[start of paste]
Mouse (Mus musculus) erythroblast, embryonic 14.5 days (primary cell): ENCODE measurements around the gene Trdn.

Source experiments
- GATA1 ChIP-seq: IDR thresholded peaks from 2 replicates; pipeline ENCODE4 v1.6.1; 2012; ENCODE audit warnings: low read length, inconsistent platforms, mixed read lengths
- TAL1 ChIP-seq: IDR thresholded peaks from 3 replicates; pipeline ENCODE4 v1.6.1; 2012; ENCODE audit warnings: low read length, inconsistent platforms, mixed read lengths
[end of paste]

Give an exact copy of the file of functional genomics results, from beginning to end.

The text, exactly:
Mouse (Mus musculus) erythroblast, embryonic 14.5 days (primary cell): ENCODE measurements around the gene Trdn.

Source experiments
- GATA1 ChIP-seq: IDR thresholded peaks from 2 replicates; pipeline ENCODE4 v1.6.1; 2012; ENCODE audit warnings: low read length, inconsistent platforms, mixed read lengths
- TAL1 ChIP-seq: IDR thresholded peaks from 3 replicates; pipeline ENCODE4 v1.6.1; 2012; ENCODE audit warnings: low read length, inconsistent platforms, mixed read lengths